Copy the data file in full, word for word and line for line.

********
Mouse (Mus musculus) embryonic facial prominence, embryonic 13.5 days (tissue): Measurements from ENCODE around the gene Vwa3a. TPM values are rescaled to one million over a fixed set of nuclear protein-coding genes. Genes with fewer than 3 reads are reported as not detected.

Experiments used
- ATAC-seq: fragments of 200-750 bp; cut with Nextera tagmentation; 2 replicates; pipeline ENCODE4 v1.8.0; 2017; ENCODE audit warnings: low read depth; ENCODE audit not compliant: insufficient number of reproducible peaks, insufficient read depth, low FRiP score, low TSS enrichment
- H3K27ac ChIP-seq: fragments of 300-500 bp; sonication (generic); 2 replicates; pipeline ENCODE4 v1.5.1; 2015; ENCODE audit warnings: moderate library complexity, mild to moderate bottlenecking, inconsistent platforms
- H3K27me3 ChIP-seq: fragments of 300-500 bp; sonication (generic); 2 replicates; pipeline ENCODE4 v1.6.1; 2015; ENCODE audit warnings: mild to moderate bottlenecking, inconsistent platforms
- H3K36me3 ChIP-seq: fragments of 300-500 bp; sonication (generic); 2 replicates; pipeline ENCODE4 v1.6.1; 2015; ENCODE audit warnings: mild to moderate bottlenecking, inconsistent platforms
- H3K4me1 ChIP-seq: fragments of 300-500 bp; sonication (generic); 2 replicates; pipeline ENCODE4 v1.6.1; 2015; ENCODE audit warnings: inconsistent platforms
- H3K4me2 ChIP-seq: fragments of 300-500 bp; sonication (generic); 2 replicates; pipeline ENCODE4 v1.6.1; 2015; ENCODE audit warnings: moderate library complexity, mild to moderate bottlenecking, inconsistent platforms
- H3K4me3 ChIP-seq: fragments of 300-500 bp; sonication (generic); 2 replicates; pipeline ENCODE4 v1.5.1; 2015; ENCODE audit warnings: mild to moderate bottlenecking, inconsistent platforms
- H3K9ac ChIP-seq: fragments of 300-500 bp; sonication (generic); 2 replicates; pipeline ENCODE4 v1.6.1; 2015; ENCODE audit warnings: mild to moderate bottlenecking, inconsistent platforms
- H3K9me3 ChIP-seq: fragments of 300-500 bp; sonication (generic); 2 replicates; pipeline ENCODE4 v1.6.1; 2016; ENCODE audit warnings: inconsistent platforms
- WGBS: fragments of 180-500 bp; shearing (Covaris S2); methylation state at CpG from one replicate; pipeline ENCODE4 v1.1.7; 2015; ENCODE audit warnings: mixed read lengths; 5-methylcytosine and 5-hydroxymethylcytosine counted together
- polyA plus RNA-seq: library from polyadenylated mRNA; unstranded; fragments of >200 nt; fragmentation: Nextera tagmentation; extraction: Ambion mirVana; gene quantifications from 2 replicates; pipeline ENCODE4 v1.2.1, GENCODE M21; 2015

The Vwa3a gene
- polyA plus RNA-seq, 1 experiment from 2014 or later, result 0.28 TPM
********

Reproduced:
Mouse (Mus musculus) embryonic facial prominence, embryonic 13.5 days (tissue): Measurements from ENCODE around the gene Vwa3a. TPM values are rescaled to one million over a fixed set of nuclear protein-coding genes. Genes with fewer than 3 reads are reported as not detected.

Experiments used
- ATAC-seq: fragments of 200-750 bp; cut with Nextera tagmentation; 2 replicates; pipeline ENCODE4 v1.8.0; 2017; ENCODE audit warnings: low read depth; ENCODE audit not compliant: insufficient number of reproducible peaks, insufficient read depth, low FRiP score, low TSS enrichment
- H3K27ac ChIP-seq: fragments of 300-500 bp; sonication (generic); 2 replicates; pipeline ENCODE4 v1.5.1; 2015; ENCODE audit warnings: moderate library complexity, mild to moderate bottlenecking, inconsistent platforms
- H3K27me3 ChIP-seq: fragments of 300-500 bp; sonication (generic); 2 replicates; pipeline ENCODE4 v1.6.1; 2015; ENCODE audit warnings: mild to moderate bottlenecking, inconsistent platforms
- H3K36me3 ChIP-seq: fragments of 300-500 bp; sonication (generic); 2 replicates; pipeline ENCODE4 v1.6.1; 2015; ENCODE audit warnings: mild to moderate bottlenecking, inconsistent platforms
- H3K4me1 ChIP-seq: fragments of 300-500 bp; sonication (generic); 2 replicates; pipeline ENCODE4 v1.6.1; 2015; ENCODE audit warnings: inconsistent platforms
- H3K4me2 ChIP-seq: fragments of 300-500 bp; sonication (generic); 2 replicates; pipeline ENCODE4 v1.6.1; 2015; ENCODE audit warnings: moderate library complexity, mild to moderate bottlenecking, inconsistent platforms
- H3K4me3 ChIP-seq: fragments of 300-500 bp; sonication (generic); 2 replicates; pipeline ENCODE4 v1.5.1; 2015; ENCODE audit warnings: mild to moderate bottlenecking, inconsistent platforms
- H3K9ac ChIP-seq: fragments of 300-500 bp; sonication (generic); 2 replicates; pipeline ENCODE4 v1.6.1; 2015; ENCODE audit warnings: mild to moderate bottlenecking, inconsistent platforms
- H3K9me3 ChIP-seq: fragments of 300-500 bp; sonication (generic); 2 replicates; pipeline ENCODE4 v1.6.1; 2016; ENCODE audit warnings: inconsistent platforms
- WGBS: fragments of 180-500 bp; shearing (Covaris S2); methylation state at CpG from one replicate; pipeline ENCODE4 v1.1.7; 2015; ENCODE audit warnings: mixed read lengths; 5-methylcytosine and 5-hydroxymethylcytosine counted together
- polyA plus RNA-seq: library from polyadenylated mRNA; unstranded; fragments of >200 nt; fragmentation: Nextera tagmentation; extraction: Ambion mirVana; gene quantifications from 2 replicates; pipeline ENCODE4 v1.2.1, GENCODE M21; 2015

The Vwa3a gene
- polyA plus RNA-seq, 1 experiment from 2014 or later, result 0.28 TPM